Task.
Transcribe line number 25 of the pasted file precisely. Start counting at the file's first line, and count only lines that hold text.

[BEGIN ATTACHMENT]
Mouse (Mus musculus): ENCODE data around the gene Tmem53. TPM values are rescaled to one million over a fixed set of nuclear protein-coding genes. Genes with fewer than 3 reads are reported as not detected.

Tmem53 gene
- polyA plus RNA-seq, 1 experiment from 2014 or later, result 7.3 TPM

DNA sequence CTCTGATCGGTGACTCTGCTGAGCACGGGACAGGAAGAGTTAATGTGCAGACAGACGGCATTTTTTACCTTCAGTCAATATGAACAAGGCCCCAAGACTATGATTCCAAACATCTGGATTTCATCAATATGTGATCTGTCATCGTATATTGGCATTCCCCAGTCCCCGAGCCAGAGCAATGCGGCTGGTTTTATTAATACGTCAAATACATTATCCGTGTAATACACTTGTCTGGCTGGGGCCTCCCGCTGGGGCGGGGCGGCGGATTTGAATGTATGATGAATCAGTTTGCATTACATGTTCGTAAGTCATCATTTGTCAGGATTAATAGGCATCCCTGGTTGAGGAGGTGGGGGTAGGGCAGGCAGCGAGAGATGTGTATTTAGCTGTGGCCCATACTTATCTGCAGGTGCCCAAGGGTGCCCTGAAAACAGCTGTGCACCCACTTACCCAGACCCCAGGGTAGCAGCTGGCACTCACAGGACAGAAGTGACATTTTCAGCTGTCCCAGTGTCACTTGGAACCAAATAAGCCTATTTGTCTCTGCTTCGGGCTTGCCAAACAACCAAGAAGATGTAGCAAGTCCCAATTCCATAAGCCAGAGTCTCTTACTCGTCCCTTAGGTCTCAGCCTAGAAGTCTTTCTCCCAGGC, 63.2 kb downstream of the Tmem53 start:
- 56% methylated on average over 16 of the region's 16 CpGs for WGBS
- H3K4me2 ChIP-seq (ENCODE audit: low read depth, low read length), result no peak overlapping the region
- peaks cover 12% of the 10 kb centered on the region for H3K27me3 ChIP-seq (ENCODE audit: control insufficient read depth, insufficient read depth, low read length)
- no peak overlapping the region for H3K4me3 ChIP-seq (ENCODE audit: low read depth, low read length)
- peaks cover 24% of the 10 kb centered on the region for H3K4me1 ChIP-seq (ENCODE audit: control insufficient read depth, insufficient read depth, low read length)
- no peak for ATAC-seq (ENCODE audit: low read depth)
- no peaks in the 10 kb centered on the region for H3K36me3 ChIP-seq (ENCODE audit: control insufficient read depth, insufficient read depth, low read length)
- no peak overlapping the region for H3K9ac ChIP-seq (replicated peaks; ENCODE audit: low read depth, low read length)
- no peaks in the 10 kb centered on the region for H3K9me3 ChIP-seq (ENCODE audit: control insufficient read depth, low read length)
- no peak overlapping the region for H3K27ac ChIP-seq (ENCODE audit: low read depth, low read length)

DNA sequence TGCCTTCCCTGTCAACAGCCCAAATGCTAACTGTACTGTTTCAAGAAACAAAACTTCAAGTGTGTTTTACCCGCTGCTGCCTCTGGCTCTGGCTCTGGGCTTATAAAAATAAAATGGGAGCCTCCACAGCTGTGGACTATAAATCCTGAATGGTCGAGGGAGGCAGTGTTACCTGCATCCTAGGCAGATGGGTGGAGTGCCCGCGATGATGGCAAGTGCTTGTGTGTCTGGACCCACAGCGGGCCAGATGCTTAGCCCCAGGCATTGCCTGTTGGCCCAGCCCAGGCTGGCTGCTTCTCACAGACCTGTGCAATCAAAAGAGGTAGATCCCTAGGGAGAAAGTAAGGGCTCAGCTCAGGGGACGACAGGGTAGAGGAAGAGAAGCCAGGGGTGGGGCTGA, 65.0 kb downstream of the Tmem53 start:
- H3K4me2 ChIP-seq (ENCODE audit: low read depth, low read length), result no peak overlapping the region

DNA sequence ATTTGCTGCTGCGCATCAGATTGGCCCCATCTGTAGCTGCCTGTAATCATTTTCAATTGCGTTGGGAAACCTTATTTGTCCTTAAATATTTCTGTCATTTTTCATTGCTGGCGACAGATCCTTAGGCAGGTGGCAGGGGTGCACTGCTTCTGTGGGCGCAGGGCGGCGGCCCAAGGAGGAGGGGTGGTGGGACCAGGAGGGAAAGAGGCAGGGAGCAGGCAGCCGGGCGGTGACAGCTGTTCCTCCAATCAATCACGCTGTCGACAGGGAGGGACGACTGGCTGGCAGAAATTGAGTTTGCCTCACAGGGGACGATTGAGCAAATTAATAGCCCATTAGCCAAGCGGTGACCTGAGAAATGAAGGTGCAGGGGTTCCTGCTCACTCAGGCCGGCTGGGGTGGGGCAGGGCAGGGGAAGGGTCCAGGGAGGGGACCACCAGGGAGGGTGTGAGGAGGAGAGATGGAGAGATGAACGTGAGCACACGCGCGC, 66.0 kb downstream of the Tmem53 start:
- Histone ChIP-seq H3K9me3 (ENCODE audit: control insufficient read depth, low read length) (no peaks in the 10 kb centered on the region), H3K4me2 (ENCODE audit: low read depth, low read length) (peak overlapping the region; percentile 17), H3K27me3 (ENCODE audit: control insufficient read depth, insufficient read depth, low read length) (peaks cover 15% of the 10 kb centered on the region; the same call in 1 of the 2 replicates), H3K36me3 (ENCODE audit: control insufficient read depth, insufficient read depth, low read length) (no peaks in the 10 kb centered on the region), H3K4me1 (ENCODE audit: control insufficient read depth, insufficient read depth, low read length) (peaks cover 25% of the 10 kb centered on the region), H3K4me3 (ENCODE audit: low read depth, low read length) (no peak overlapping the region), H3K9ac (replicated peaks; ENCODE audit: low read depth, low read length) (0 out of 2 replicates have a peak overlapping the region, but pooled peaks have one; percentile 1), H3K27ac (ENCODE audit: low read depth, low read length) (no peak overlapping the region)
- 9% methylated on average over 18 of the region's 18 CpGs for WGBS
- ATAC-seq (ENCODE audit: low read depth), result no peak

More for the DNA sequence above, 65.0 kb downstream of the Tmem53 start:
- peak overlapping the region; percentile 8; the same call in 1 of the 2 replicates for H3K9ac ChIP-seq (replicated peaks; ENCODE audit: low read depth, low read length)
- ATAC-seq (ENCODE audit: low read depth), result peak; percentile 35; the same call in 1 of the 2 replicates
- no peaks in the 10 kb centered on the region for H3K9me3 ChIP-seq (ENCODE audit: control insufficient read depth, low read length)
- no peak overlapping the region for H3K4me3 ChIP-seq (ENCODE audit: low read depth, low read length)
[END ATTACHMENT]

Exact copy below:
- no peak overlapping the region for H3K4me3 ChIP-seq (ENCODE audit: low read depth, low read length)